This was a put back on the shelf book. It's the first Self I've tried reading - a writer I always meant to try, so I was disappointed. There was some enjoyable description and phrases, but ultimately the plot was tired for me. The whole white man falling victim to ridiculously extreme tribal laws, reads in the first sections of the book as a classic rant against supposed political correctness. Traditional laws are easy to mock for 'civilised' white people. It's not Kafka-esque. Kafka was more su ...more
I was intrigued by the synopsis on the book jacket - a wayward cigarette butt changes the course of one man's life. I was not expecting an alternate reality and a world that resembles one of Kurt Vonnegut's. Because of this, it took me awhile to get into the story and get involved with the main character. Once I was able to accept it for what it was, I found it irrisistable. There are shadows of the Iraq War in it, with the numerous checkpoints the characters must traverse, but it also explores ...more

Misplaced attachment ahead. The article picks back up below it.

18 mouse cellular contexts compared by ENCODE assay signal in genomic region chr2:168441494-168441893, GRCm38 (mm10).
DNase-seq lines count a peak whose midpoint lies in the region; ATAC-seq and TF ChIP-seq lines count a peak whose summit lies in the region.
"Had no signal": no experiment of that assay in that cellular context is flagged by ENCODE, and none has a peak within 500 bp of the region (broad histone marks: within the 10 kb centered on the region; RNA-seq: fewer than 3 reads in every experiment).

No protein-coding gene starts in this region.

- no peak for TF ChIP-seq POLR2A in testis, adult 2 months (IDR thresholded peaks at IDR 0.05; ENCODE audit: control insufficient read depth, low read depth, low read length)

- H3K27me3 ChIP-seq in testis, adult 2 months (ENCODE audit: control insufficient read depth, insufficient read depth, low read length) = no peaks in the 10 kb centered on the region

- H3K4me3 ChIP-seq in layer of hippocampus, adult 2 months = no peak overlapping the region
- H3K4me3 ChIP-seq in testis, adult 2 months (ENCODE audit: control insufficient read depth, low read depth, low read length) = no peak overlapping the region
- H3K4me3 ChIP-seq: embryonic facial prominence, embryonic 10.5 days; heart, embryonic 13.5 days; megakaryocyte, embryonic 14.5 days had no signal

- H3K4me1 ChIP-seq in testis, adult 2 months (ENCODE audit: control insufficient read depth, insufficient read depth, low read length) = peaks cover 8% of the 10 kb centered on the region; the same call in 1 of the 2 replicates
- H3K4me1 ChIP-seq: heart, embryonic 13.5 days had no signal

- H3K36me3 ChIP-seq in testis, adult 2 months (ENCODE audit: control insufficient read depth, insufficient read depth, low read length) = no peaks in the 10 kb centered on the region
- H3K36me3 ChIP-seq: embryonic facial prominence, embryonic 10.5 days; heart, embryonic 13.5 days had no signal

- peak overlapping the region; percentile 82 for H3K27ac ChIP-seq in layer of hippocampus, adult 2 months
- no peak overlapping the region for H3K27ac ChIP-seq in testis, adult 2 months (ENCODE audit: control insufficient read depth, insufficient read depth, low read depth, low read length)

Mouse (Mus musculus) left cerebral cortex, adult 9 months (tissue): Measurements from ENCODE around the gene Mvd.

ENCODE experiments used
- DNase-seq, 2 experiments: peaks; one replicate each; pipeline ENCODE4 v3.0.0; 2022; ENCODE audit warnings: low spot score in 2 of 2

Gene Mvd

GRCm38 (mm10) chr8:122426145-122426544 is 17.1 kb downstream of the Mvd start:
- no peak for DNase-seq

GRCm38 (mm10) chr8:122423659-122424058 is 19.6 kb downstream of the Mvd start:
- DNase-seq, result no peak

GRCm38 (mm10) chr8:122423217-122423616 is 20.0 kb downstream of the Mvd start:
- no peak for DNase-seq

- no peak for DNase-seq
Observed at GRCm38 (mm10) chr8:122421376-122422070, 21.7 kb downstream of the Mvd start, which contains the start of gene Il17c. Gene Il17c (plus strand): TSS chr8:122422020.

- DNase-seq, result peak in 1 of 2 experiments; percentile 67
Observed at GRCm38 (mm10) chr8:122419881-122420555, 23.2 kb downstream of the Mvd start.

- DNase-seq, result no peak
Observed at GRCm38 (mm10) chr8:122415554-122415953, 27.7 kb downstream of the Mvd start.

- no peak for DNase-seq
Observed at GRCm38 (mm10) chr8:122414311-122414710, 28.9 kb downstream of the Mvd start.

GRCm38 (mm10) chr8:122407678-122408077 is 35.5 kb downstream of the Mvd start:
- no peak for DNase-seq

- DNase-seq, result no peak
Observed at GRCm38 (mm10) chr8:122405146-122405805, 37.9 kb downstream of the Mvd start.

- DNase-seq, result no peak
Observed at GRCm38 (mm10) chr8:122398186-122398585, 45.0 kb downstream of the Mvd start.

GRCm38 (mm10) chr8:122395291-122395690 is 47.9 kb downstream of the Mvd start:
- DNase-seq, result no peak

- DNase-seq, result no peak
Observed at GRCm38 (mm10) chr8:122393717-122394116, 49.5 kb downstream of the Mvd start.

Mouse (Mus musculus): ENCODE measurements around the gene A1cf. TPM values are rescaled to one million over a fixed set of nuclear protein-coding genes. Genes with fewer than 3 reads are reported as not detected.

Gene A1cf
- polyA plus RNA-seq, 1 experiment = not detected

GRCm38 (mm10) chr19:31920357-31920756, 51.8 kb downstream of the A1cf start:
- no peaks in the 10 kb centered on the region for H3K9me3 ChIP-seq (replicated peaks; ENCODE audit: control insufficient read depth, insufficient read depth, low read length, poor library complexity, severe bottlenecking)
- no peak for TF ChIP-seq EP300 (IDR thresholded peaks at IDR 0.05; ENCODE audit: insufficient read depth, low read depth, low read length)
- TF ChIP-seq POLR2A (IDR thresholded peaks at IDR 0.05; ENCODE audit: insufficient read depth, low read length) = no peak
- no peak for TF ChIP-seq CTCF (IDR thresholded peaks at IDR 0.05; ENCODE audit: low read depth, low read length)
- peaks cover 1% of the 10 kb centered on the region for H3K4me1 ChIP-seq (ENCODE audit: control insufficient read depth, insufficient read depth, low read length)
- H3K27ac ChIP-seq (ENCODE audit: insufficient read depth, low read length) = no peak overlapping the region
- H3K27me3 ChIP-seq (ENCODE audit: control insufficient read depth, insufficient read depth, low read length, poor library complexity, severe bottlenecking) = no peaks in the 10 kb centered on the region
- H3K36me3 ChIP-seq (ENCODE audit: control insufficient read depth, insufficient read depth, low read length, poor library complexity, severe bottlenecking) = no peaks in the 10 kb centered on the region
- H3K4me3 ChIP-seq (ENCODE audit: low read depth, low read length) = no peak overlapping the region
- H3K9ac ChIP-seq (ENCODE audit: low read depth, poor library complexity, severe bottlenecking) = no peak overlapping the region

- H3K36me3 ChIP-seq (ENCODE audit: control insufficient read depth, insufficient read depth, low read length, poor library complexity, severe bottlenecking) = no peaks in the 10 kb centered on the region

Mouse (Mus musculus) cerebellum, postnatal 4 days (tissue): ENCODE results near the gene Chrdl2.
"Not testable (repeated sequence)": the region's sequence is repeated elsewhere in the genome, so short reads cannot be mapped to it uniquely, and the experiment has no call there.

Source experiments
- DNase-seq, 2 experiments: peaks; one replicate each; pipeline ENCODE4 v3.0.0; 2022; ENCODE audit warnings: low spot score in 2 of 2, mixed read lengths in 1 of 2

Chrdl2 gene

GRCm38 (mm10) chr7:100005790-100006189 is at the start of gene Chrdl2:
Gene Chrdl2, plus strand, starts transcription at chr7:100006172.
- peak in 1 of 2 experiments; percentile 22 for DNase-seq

I think I will need to think about this one for a while, and possibly read it again, before having a well-formulated opinion on it. At this point it's not my favorite Will Self book by a longshot, but it's still chock full of evocative imagery, lacerating satire, and disturbing dystopia. Sort of Kafka meets Swift meets . . . Will Self? This is another book that is best without any prior intimation of plot points and themes, so just either read it or don't. If you haven't read any of his books I ...more
"The Butt" is a dark farce reminiscent of Flann O'Brien's "The Third Policeman." Will Self dares you to laugh at the hilarious––but not really funny at all––plight of his main character, Tom Brodzinski.
For a minor misdemeanor involving a cigarette butt, Brodzinski is marooned in an imaginary composite of every outward bound tourist destination you can think of. Every move he makes seems to break some arcane taboo and to make his situation worse.